Hello world!

virgin valley opal limb

Hiya all…again. Seems like the web wants you to spend time as much as the television people do. My website is back online after wresting it back from Tucows. This new version will replace the other one if I can get back to it. Not much going on. Been a fairly cold and damp march with just enough good weather to see that it WAS muddy at the mines. The Opal Queen is not going to be open like it was last year. New operators if any. Call ahead. The Peacock looks to be on their usual schedule of opening first. The NWR road crews have been working on that stretch of the Virgin Ranch Rd to fill washouts and put rocks on the road. Summer is coming.

Author: Swordfish Mining

Howdy, Howdy y'all. I'm John Church from Denio, Nevada and Swordfish Mining Virgin Valley Opal on the web at www.virginvalleyopal.com. I'm a precious opal mine owner, fee dig operator, prospector and claim salesman, craftsman. I'm a 50 something opalholic who actively is working here. Much more about the opals and me on the website as I have been living here and mining opals for 2 decades. Please come to Swordfish Mining for your Virgin Valley Opalised wood pictures, information, rough, and gemstones.

2 thoughts on “Hello world!”

  1. can somebody disclose how to tell the difference between virgin valley opals & other opals. Is it possible to splice virgin valley opal specimens into penent size.

    1. The Way I use is visual but in a cut stone The Virgin Valley, Mexican, Ethiopian, Indonesian and other “volcanic” opals have the same appearance. The airy moving colors in crystals are most identifiable but the stones play of color is the complete range to the solid palette that Australian opal usually is. They have “noble” opal that is airy like ours but the more saturated stones were the preferred and that is where they started selling. Our opals are most identifiable in the rough. The matrix is the easy answer. Yes Virgin Valley is workable. The problem being the first drying. I do not have a bulletproof method…YOU can work it this way..never dry it, Slice it to slabs, grind to shape and presand, the most common treatment is Opticon and there is a good discussion on it’s use on the Village Smithy site. So you then finish the polish on the final treated stone. This is the best chance to get a big stone out of wet rough. On dry specimens of wood and opal (the wood is usually oporous) I soak it with Cyro acrylate (like hot shot, starbond, super t) Then slab or polish it. If the glue does not penetrate re glue it when shaped.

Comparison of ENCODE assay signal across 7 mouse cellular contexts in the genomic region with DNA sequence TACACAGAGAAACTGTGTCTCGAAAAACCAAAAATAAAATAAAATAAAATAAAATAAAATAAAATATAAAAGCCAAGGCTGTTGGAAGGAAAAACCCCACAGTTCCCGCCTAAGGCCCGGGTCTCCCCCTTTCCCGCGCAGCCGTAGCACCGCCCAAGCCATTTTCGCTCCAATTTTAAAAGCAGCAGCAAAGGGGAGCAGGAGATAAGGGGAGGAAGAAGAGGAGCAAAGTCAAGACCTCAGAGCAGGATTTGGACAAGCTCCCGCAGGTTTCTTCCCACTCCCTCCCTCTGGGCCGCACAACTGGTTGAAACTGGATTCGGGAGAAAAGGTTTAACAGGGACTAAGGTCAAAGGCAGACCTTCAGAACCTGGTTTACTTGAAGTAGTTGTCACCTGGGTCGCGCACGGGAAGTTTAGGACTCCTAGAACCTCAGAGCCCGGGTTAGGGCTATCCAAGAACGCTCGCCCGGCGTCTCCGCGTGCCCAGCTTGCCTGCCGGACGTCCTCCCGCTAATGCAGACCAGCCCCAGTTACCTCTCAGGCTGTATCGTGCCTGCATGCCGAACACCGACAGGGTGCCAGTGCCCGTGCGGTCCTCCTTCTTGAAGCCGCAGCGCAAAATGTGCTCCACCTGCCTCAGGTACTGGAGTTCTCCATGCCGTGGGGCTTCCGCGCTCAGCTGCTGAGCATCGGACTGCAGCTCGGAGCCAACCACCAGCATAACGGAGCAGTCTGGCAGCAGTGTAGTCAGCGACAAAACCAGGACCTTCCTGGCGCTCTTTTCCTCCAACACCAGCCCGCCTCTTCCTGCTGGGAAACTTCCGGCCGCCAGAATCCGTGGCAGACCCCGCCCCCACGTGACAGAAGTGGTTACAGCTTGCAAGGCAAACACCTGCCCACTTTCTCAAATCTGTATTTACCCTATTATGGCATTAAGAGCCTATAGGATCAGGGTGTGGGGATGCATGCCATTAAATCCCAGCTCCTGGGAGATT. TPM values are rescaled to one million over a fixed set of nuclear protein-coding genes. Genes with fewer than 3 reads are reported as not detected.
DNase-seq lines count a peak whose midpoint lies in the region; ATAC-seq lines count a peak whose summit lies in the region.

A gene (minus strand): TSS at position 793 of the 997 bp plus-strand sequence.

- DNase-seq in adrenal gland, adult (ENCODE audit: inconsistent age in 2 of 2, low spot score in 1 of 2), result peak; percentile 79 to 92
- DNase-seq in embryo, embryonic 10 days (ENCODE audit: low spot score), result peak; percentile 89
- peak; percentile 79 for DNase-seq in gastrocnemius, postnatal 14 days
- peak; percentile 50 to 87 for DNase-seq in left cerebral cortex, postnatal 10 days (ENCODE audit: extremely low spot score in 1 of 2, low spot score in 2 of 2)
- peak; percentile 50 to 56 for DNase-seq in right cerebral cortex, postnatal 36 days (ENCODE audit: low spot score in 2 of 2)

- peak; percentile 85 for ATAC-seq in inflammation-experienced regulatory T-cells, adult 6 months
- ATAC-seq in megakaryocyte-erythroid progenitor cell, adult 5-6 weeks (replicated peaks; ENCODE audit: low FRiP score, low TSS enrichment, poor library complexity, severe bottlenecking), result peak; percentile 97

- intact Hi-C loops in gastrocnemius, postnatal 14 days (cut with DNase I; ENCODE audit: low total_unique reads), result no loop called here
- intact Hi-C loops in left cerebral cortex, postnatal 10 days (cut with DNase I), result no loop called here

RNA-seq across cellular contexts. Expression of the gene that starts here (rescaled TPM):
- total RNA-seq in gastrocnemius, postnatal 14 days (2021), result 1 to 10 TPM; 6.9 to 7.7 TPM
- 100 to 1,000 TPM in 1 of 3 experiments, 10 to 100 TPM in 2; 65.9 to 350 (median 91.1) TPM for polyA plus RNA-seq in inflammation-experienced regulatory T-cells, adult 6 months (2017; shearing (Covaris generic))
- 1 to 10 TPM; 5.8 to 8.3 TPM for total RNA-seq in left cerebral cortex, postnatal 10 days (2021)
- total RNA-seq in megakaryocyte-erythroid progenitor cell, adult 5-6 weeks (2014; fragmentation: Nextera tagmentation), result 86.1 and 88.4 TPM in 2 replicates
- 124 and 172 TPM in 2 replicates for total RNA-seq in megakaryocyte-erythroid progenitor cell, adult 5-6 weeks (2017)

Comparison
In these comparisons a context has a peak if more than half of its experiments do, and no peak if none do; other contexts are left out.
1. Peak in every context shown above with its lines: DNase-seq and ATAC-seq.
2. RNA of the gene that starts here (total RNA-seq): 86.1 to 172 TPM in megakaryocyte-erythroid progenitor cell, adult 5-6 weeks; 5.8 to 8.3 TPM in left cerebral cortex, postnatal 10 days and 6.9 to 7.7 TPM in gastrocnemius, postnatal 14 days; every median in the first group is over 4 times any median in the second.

I dry mine first. Sometimes it will break into smaller pieces when rewet so if you are really scared of breaking it, don’t. Cut it dry slowly by hand.

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